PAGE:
A name to conjure with if you're a chap of a certain age. Coronary inducing Swedish nymphette on the one hand. Decorative fixture in some of the early 70s most iconic films on the other. There can't be anyone unaware of the phone sex sequence in 1971's Get Carter, and who could ever forget her orgiastic wall thumping nude dance in 1973's The Wicker Man. But sandwiched between the two, how many remember her full frontal strip in an obscure and sleazily compelling little film called Night Hair Child?
The film is enough of a rarity in its own right. Seldom shown - if ever - and never officially released on dvd to my uncertain knowledge. But until I excavated this recently out of a local charity shop I had no idea that it was based on an even rarer original novel. At least, that is what the book itself leads you to infer: "now filmed by James Kelly for American International Pictures" it proclaims proudly on the back cover. And, yes, it similarly boasts a publication date fully a year in advance of the film's release. But that is Hardy Kruger on the front cover with Britt, and the book itself reads less like a novel than a transcribed screenplay. No conventional novel of a meagre 149 pages would ever find itself divided up into 43 chapters like this one is. But one following camera set ups just might.
Of academic interest though this might be it is ultimately neither here nor there whether it was Britt or the book which came first.
THE NIGHT HAIR CHILD tells the story of Elise, the vain and vacuous twenty two year old trophy wife of successful writer Paul Bezant. Hers is an indolent endless routine of shopping and sunbathing at Bezant's Portugese villa. But a rather large spanner is thrown into the works of Elise's superficial existence by the unexpected and unheralded arrival of Bezant's twelve year old son, Marcus: sole product of the writer's first marriage to the unfortunate Sarah who was electrocuted in her bath (shocking, positively shocking). Elise takes an instant dislike to the super precocious Marcus, a dislike which swiftly escalates into an obsession which leads her down some rather unsettling - frankly disturbing - paths of behaviour.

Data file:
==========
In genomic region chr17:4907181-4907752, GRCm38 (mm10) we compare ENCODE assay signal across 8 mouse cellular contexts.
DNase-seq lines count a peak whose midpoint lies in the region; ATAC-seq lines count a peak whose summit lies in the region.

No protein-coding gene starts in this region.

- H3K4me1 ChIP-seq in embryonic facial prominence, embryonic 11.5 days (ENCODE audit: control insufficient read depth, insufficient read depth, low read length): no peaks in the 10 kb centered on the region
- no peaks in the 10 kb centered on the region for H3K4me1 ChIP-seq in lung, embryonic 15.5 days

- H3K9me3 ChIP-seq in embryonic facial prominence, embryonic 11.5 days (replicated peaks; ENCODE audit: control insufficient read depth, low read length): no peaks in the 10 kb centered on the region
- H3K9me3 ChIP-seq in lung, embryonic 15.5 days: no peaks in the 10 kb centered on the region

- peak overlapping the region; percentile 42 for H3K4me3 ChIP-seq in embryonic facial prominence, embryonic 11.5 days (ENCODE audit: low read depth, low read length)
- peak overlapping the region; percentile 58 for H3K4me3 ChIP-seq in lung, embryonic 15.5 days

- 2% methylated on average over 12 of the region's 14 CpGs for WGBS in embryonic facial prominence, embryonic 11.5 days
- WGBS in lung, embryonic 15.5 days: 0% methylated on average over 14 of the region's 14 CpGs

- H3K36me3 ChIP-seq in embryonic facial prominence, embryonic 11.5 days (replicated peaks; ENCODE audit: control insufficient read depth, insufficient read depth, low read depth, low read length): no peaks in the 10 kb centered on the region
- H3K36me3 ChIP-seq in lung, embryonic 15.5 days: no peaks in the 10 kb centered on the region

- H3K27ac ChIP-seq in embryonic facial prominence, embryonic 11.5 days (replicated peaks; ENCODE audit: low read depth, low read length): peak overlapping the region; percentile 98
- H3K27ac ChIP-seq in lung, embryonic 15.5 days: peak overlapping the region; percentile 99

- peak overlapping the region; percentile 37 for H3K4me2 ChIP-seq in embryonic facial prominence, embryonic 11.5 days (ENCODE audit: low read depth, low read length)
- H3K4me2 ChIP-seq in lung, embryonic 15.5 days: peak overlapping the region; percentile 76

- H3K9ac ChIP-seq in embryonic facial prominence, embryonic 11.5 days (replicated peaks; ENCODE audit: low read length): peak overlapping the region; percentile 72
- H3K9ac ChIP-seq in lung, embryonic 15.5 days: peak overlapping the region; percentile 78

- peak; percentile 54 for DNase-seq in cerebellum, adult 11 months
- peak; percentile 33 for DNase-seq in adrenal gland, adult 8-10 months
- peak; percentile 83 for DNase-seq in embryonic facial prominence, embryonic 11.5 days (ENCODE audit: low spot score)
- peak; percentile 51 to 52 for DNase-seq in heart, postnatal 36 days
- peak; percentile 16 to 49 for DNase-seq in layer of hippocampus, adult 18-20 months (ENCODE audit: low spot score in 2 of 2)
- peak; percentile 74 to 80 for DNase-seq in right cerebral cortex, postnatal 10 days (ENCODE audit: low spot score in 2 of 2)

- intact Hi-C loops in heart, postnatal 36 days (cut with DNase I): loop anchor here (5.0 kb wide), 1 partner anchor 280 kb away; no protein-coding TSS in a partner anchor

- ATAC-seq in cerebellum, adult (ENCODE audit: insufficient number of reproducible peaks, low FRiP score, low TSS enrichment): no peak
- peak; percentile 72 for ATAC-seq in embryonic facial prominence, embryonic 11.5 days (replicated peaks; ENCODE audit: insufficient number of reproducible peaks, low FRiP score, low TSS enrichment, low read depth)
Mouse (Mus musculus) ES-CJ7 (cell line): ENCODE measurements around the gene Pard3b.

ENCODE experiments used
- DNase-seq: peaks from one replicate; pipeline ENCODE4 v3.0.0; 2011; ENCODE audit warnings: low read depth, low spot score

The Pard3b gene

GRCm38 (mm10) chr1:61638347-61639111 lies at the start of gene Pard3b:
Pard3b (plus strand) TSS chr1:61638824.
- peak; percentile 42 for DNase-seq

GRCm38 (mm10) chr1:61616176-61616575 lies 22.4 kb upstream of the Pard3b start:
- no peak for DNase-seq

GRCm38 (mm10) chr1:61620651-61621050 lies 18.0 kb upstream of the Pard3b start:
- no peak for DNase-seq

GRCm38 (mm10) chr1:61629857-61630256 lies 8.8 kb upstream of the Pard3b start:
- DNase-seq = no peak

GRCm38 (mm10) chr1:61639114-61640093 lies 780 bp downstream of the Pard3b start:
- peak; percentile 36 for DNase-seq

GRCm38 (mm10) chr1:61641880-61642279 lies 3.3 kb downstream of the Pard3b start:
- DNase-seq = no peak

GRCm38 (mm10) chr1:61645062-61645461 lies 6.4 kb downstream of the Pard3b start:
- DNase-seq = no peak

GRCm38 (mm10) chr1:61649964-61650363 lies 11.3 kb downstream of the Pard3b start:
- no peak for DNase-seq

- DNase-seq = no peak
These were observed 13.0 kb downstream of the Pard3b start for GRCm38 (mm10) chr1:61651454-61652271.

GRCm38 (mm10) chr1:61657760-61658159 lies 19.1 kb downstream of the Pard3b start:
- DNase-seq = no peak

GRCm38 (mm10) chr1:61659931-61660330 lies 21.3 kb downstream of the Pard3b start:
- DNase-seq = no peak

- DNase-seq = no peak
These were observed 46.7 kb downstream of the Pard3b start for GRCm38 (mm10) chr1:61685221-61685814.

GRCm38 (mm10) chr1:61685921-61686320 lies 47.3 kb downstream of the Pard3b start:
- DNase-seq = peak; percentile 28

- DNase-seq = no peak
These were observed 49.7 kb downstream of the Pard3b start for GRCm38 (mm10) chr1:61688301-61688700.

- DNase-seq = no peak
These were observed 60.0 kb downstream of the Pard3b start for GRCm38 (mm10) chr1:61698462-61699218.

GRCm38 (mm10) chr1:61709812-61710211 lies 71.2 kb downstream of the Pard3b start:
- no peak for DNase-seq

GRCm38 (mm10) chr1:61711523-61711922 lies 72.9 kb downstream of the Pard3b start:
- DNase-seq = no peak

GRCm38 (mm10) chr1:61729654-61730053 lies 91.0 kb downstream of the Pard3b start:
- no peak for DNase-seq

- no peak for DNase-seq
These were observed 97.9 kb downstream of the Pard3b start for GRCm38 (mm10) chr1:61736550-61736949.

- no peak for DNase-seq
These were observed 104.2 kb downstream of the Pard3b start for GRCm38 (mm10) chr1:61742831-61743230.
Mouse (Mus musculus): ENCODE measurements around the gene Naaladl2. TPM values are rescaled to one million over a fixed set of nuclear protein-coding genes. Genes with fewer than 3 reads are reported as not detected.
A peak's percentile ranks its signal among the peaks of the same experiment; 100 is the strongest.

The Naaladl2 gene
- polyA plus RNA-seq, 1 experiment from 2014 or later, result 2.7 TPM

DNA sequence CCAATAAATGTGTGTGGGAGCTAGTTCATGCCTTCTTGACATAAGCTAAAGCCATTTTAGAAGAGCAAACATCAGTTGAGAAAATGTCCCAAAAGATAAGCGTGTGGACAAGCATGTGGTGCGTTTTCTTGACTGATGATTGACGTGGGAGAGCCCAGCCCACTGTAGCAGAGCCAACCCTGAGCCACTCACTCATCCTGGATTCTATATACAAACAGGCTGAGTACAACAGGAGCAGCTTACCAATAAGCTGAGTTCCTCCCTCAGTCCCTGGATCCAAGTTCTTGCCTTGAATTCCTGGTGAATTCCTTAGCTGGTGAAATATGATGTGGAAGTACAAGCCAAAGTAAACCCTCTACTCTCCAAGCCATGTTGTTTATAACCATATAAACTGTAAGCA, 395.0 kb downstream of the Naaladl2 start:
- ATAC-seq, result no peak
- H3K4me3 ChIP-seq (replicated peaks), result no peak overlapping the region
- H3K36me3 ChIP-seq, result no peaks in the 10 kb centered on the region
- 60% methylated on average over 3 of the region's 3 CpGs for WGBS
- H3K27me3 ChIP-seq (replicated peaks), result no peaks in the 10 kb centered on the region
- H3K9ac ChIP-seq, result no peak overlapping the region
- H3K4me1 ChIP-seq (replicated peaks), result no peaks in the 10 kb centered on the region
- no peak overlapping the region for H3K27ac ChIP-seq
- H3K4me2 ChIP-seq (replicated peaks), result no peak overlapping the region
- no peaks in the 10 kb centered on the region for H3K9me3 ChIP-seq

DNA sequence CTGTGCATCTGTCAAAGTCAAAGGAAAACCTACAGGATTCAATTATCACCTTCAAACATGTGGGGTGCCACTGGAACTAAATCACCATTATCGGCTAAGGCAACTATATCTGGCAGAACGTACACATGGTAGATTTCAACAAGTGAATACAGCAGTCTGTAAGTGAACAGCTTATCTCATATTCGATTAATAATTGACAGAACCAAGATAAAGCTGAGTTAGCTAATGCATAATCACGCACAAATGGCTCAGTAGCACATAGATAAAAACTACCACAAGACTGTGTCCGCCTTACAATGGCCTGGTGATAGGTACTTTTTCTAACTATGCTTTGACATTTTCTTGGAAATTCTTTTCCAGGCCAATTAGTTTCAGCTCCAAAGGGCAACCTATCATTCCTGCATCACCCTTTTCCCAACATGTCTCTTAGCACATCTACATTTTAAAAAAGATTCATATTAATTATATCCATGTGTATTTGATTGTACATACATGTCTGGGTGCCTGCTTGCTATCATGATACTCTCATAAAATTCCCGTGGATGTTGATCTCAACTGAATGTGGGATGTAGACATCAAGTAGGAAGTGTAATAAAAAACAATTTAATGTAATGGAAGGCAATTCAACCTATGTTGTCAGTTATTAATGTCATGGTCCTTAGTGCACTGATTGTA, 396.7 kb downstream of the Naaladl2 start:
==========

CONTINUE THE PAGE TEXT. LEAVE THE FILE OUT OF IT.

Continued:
Is Marcus really the murderous psychotic that Elise comes to believe he is, or is it all a delusion on her part and is it she, really, who is the paranoid schizophrenic?
The answer when it comes is really rather good, and the final few pages of the book cast an entirely new sheen over everything that has gone before. But, oh my word, to get to those final pages is a real slog undertaken in the company of three of the the most insufferable, unsympathetic, self-absorbed, narcissistic bastards you could ever despair of meeting.
The creepily self-assured Marcus is less of a child than a pint-sized adult. Whereas the immature Elise is more of an over ripened adolescent. The sexual frisson where the intellects and intentions of each interact is frankly disturbing. Add to this the boorish self-important Bezant and the ghastly trinity is complete.
Its not a badly written book by any means, and is in fact quite clever in the way it drip feeds Elise's spirralling paranoia. There is no humour in it apart from the unexpected hilarity afforded by the dated grooviness of the hedonistic ex-pat party, and the use of eating chinese as a metaphor for sophisticated living. But the characters are so off putting as to elicit no sympathy whatsoever and they make the reading of the book a real chore. And then there is that aforementioned sexual frisson which is blatant enough to leave one feeling in want of a bath.